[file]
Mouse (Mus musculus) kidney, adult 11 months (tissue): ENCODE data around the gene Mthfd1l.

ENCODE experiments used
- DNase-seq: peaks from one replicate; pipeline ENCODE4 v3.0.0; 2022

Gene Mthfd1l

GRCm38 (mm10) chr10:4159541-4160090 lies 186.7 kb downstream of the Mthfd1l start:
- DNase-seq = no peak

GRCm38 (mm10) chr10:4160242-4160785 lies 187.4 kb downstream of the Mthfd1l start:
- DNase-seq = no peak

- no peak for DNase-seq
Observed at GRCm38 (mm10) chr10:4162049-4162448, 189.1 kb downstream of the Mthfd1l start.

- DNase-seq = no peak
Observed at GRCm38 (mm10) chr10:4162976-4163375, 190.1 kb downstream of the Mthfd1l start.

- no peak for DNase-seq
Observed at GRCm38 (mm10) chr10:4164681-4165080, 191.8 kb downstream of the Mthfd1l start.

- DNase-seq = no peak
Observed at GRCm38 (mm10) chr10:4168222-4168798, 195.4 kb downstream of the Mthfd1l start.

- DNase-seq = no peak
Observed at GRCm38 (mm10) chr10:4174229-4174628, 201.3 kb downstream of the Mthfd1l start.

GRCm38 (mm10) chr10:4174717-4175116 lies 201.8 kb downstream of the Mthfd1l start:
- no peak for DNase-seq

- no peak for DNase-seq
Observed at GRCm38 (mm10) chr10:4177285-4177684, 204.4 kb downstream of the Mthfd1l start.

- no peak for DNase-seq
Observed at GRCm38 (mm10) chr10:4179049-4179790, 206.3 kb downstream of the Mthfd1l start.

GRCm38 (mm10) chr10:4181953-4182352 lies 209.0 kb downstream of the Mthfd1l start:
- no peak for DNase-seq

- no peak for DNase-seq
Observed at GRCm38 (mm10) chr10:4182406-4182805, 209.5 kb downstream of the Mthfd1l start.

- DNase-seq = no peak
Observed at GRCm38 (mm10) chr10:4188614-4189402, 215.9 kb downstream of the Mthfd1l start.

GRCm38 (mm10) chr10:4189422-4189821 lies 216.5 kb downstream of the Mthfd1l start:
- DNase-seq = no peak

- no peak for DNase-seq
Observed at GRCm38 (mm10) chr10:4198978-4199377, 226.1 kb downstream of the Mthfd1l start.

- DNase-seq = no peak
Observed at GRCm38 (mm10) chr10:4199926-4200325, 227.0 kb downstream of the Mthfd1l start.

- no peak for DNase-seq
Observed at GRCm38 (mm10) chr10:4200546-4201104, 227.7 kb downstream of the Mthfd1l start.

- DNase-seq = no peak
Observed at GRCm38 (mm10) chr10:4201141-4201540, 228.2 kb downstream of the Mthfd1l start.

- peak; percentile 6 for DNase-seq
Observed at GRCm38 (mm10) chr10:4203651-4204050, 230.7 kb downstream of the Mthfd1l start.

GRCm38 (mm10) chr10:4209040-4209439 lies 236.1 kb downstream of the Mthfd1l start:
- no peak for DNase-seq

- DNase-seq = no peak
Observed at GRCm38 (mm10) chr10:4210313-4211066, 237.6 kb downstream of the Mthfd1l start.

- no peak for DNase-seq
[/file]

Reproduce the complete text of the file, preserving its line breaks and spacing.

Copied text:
Mouse (Mus musculus) kidney, adult 11 months (tissue): ENCODE data around the gene Mthfd1l.

ENCODE experiments used
- DNase-seq: peaks from one replicate; pipeline ENCODE4 v3.0.0; 2022

Gene Mthfd1l

GRCm38 (mm10) chr10:4159541-4160090 lies 186.7 kb downstream of the Mthfd1l start:
- DNase-seq = no peak

GRCm38 (mm10) chr10:4160242-4160785 lies 187.4 kb downstream of the Mthfd1l start:
- DNase-seq = no peak

- no peak for DNase-seq
Observed at GRCm38 (mm10) chr10:4162049-4162448, 189.1 kb downstream of the Mthfd1l start.

- DNase-seq = no peak
Observed at GRCm38 (mm10) chr10:4162976-4163375, 190.1 kb downstream of the Mthfd1l start.

- no peak for DNase-seq
Observed at GRCm38 (mm10) chr10:4164681-4165080, 191.8 kb downstream of the Mthfd1l start.

- DNase-seq = no peak
Observed at GRCm38 (mm10) chr10:4168222-4168798, 195.4 kb downstream of the Mthfd1l start.

- DNase-seq = no peak
Observed at GRCm38 (mm10) chr10:4174229-4174628, 201.3 kb downstream of the Mthfd1l start.

GRCm38 (mm10) chr10:4174717-4175116 lies 201.8 kb downstream of the Mthfd1l start:
- no peak for DNase-seq

- no peak for DNase-seq
Observed at GRCm38 (mm10) chr10:4177285-4177684, 204.4 kb downstream of the Mthfd1l start.

- no peak for DNase-seq
Observed at GRCm38 (mm10) chr10:4179049-4179790, 206.3 kb downstream of the Mthfd1l start.

GRCm38 (mm10) chr10:4181953-4182352 lies 209.0 kb downstream of the Mthfd1l start:
- no peak for DNase-seq

- no peak for DNase-seq
Observed at GRCm38 (mm10) chr10:4182406-4182805, 209.5 kb downstream of the Mthfd1l start.

- DNase-seq = no peak
Observed at GRCm38 (mm10) chr10:4188614-4189402, 215.9 kb downstream of the Mthfd1l start.

GRCm38 (mm10) chr10:4189422-4189821 lies 216.5 kb downstream of the Mthfd1l start:
- DNase-seq = no peak

- no peak for DNase-seq
Observed at GRCm38 (mm10) chr10:4198978-4199377, 226.1 kb downstream of the Mthfd1l start.

- DNase-seq = no peak
Observed at GRCm38 (mm10) chr10:4199926-4200325, 227.0 kb downstream of the Mthfd1l start.

- no peak for DNase-seq
Observed at GRCm38 (mm10) chr10:4200546-4201104, 227.7 kb downstream of the Mthfd1l start.

- DNase-seq = no peak
Observed at GRCm38 (mm10) chr10:4201141-4201540, 228.2 kb downstream of the Mthfd1l start.

- peak; percentile 6 for DNase-seq
Observed at GRCm38 (mm10) chr10:4203651-4204050, 230.7 kb downstream of the Mthfd1l start.

GRCm38 (mm10) chr10:4209040-4209439 lies 236.1 kb downstream of the Mthfd1l start:
- no peak for DNase-seq

- DNase-seq = no peak
Observed at GRCm38 (mm10) chr10:4210313-4211066, 237.6 kb downstream of the Mthfd1l start.

- no peak for DNase-seq